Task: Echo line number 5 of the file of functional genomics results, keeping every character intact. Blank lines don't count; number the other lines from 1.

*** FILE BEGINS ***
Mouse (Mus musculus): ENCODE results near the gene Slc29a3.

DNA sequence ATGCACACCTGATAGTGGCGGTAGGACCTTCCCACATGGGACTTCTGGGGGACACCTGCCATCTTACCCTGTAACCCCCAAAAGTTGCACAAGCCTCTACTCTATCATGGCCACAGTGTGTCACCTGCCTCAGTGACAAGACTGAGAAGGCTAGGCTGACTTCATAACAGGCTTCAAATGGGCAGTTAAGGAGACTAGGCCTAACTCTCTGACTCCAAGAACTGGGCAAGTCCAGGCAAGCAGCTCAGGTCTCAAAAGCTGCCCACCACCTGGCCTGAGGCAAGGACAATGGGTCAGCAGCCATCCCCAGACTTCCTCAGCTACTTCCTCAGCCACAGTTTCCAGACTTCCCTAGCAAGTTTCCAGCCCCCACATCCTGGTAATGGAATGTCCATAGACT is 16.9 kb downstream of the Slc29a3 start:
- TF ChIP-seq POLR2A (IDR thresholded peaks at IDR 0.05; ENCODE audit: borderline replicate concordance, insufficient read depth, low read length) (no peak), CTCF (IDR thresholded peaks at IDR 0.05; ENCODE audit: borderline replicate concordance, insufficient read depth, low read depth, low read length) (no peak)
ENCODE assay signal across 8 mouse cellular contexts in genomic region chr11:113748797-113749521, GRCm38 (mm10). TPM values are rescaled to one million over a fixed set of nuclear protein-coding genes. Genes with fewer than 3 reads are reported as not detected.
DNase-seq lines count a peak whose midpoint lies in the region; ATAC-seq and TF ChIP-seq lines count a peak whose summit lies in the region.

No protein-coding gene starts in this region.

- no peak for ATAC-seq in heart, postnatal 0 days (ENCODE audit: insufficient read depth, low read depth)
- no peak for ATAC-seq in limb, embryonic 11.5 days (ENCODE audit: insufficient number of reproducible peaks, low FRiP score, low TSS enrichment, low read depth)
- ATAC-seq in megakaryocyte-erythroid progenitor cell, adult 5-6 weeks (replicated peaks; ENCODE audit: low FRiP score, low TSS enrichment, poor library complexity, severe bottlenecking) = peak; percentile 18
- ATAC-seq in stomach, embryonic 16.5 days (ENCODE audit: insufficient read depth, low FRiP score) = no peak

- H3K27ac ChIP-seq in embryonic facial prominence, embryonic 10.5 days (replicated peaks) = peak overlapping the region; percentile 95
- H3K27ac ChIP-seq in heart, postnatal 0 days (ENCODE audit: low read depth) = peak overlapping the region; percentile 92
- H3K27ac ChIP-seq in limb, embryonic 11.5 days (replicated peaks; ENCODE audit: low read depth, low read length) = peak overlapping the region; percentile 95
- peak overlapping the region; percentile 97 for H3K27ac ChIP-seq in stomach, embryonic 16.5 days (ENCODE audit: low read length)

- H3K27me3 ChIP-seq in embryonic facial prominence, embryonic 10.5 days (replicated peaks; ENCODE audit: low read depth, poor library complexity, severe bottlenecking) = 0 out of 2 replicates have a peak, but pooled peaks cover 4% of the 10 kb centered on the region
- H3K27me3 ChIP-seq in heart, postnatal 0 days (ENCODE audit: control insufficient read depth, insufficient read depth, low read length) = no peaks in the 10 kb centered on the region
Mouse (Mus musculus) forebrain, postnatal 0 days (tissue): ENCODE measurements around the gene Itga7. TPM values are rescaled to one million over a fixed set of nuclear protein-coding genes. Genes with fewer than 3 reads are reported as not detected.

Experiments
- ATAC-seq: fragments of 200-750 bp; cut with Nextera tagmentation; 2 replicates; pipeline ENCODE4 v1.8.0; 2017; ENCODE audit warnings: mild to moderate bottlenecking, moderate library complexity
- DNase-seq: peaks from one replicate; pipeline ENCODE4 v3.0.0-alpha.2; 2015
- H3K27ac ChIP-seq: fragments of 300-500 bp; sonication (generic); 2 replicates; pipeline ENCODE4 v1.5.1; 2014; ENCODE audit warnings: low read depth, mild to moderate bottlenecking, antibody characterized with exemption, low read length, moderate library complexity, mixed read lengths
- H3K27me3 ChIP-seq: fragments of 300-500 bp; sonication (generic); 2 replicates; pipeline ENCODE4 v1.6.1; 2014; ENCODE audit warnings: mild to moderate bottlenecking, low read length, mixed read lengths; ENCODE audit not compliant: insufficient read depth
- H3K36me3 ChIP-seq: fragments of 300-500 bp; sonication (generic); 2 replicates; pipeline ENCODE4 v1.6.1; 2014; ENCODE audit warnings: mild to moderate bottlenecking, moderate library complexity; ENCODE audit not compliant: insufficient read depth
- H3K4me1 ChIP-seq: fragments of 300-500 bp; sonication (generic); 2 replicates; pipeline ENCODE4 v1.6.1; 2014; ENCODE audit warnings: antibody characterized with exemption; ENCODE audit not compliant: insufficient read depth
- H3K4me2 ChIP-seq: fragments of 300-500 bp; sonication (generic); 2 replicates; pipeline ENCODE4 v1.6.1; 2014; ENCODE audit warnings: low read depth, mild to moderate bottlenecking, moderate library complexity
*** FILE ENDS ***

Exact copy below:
DNase-seq lines count a peak whose midpoint lies in the region; ATAC-seq and TF ChIP-seq lines count a peak whose summit lies in the region.